Michael Hussey
Michael Hussey (AFP Photo)

Late media tycoon Kerry Packer, who is credited with revolutionising cricket with his rebel World Cricket Series in 1970s, tried influencing selection for the fifth and final 2005 Oval Test with Australia in desperate state to save the series after conceding a 2-1 lead.

With Michael Hussey impressing in county cricket, Packer, reportedly asked former Cricket Australia chairman Bob Merriman to get the lefty in the playing XI replacing the struggling Damien Martyn.

According to ESPNcricinfo, Packer phoned Merriman and told him to “Get that f***ing Hussey in the side, quick.”

Merriman replied: “Kerry … the selectors will pick the side.”

Packer, not ready to back down, retorted: “They can’t pick a bloody club team, Martyn hasn’t made a run!”

The conversation did leave an impact with Merriman calling the then chief executive James Sutherland of the selection possibilities out of the squad of 17.

“Please remind Trevor Hohns that he can pick any Australian, he doesn’t have to pick from the 17. Just let him know that,” Merriman reportedly told Sutherland.

However, the selection never happened because of one major obstacle – Hussey was already on a plane out of UK to join an Australia A squad for tour of Pakistan.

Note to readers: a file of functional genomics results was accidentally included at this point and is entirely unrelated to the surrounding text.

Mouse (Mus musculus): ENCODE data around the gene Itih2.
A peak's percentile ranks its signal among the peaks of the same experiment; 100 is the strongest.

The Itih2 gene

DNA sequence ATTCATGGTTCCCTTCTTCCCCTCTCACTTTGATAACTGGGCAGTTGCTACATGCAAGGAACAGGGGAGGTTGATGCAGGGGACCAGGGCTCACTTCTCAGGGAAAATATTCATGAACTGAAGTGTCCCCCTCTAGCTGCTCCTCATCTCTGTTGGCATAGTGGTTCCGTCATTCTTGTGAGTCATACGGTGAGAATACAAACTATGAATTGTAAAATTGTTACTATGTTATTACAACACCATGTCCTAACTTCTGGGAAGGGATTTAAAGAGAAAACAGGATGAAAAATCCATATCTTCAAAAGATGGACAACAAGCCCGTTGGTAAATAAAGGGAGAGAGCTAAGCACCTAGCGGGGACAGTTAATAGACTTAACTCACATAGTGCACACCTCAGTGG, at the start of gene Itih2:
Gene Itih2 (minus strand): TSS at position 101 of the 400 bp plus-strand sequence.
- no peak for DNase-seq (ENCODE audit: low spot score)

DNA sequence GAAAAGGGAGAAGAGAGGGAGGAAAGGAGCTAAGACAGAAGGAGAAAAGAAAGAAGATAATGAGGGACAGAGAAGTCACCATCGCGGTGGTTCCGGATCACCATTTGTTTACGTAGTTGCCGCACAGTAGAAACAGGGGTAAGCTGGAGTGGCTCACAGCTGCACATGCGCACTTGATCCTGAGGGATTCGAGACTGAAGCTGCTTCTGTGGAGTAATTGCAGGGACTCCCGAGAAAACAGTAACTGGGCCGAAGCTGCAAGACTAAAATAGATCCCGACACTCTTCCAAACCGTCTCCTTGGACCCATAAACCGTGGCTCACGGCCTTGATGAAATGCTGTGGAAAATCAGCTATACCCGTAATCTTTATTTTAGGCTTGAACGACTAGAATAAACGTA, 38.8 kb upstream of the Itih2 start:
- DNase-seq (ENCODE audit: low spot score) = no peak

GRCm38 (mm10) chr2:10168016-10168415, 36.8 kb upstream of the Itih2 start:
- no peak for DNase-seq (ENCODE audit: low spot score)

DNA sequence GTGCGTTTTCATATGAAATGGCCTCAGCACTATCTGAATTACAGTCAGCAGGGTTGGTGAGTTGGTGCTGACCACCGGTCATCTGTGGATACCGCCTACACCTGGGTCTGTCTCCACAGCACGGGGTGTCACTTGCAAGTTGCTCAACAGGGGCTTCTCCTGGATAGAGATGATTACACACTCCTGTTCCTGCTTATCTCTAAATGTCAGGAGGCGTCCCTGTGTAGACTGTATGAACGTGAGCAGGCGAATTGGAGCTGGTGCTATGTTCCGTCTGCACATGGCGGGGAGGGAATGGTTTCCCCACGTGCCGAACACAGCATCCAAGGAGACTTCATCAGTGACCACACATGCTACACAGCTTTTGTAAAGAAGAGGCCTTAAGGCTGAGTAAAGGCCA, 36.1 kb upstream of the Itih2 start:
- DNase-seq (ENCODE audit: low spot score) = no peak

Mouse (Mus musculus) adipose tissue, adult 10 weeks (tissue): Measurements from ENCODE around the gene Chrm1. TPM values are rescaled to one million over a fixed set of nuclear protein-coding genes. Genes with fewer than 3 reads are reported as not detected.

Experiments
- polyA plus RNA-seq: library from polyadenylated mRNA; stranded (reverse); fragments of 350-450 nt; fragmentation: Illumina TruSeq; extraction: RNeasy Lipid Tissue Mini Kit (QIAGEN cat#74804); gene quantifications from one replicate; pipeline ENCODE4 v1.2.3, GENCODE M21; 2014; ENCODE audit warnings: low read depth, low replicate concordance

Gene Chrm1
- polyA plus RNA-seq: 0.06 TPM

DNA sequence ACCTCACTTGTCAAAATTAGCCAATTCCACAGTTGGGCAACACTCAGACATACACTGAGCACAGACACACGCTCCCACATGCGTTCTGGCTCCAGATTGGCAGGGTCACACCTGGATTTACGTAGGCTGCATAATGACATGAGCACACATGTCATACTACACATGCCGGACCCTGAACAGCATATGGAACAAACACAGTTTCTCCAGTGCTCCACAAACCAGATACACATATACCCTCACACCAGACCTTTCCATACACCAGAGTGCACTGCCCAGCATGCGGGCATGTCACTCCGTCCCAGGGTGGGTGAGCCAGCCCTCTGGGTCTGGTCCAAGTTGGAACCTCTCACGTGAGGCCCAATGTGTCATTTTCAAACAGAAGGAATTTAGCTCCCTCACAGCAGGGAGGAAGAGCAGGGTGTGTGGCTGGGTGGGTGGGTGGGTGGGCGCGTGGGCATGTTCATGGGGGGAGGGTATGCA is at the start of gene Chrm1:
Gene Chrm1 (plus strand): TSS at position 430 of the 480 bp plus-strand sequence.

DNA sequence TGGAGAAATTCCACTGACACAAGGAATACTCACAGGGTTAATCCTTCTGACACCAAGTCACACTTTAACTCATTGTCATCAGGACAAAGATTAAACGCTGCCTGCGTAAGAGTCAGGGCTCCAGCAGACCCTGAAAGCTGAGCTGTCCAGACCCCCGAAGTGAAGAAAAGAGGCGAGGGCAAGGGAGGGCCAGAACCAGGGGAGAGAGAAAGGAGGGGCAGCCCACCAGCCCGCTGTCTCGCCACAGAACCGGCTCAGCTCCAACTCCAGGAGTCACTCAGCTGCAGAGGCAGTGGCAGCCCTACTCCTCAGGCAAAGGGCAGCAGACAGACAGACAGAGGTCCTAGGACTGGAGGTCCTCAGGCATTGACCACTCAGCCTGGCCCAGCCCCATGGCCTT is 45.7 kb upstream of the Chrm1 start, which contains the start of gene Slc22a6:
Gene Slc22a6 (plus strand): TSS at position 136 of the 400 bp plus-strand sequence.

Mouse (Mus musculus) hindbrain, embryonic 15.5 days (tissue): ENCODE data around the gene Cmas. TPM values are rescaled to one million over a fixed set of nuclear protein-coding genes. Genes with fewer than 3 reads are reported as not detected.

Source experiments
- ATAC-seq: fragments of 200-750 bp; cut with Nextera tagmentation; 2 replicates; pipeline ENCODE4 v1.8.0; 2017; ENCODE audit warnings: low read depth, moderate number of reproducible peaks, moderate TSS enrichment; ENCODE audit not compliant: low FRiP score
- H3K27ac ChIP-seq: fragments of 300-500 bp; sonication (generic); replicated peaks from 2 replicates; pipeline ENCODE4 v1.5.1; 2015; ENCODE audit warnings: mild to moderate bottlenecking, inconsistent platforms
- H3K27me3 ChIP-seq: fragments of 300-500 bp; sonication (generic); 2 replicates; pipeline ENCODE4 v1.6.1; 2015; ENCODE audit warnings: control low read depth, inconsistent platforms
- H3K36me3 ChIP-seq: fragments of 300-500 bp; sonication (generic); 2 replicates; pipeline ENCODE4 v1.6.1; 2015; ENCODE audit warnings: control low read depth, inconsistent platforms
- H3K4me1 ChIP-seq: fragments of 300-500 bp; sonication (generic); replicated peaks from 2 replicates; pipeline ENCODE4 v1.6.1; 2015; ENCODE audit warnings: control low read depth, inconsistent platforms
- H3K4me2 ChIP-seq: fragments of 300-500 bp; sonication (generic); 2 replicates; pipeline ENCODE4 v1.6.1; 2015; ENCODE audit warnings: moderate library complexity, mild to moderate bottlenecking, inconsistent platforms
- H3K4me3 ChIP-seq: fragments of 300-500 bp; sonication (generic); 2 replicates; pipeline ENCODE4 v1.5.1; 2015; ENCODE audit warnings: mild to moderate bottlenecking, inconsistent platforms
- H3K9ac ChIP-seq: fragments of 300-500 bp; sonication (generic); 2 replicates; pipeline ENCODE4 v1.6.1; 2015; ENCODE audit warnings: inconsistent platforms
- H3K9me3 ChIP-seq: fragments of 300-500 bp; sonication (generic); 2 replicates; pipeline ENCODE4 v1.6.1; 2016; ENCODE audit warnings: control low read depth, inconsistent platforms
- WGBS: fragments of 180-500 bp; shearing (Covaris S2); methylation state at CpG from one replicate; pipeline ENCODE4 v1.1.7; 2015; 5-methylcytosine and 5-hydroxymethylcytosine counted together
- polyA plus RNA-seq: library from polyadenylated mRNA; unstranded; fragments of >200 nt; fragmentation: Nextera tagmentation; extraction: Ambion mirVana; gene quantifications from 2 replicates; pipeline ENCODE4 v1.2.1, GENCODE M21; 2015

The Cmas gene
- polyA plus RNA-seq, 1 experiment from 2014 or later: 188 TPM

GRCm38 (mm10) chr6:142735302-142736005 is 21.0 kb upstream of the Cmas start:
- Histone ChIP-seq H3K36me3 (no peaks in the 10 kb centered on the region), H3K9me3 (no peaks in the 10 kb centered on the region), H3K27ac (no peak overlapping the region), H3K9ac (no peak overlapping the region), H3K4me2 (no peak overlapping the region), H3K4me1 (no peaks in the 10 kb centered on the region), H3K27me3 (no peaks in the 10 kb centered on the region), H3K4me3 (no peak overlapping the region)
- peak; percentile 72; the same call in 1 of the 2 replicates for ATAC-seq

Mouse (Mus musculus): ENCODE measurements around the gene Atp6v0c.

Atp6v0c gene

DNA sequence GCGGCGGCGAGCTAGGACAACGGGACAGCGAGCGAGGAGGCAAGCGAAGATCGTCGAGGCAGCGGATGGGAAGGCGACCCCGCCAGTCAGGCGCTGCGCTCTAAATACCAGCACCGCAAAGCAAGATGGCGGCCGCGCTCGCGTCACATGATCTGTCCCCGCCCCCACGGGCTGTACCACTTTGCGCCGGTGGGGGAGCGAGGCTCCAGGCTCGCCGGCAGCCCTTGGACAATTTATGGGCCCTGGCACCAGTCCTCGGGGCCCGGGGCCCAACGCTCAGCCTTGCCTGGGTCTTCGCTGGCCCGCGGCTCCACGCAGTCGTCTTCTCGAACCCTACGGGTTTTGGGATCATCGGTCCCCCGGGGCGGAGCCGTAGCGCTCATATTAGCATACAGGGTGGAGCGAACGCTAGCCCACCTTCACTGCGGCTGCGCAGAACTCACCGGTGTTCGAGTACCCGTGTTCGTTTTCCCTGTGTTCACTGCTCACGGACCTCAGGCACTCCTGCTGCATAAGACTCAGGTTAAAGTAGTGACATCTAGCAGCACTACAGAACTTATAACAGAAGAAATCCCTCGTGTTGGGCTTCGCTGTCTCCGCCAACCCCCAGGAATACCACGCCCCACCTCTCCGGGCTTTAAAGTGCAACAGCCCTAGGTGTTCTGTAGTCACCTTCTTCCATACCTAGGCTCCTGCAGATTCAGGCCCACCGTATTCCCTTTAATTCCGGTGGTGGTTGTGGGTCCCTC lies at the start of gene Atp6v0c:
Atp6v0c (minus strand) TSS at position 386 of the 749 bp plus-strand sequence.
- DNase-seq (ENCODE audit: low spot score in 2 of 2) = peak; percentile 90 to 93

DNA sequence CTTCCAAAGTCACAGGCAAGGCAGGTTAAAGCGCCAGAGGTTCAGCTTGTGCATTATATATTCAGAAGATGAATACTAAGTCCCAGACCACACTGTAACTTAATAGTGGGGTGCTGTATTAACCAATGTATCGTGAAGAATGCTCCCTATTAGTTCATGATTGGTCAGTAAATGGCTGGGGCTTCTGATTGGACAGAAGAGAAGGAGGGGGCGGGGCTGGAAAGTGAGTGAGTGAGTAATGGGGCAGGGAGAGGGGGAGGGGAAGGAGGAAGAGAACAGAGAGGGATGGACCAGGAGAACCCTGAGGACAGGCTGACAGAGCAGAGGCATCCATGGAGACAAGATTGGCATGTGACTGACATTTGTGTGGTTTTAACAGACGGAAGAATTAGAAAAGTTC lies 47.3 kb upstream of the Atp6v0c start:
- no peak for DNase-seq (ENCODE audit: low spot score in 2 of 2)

“Bob, Mike Hussey’s on a plane now, we can’t get him in,” Sutherland reportedly told Merriman.

Hussey, one of the prolific domestic cricketers, had scored over 15,000 first-class runs without playing for Australia. He went on to make his much-awaited Test debut later in 2005, against West Indies in Brisbane.

Hussey wasn’t aware Packer his pushing his case but feels relieved to have not made the entry under immense hype and scrutiny.

“I didn’t know that story, so that blows me away really,” Hussey told ESPNcricinfo. “I do remember thinking at the time, there was a bit of speculation in the press, and I remember thinking to myself ‘oh gosh’. It was obviously one of the greatest series of all time, it had come right down to the wire for the last Test match, I didn’t want to be seen as the big saviour to try to help Australia win the series so I was actually quite petrified to be picked to be honest.”

The anecdote is part of a soon to be released book Bradman & Packer: The Deal That Changed Cricket.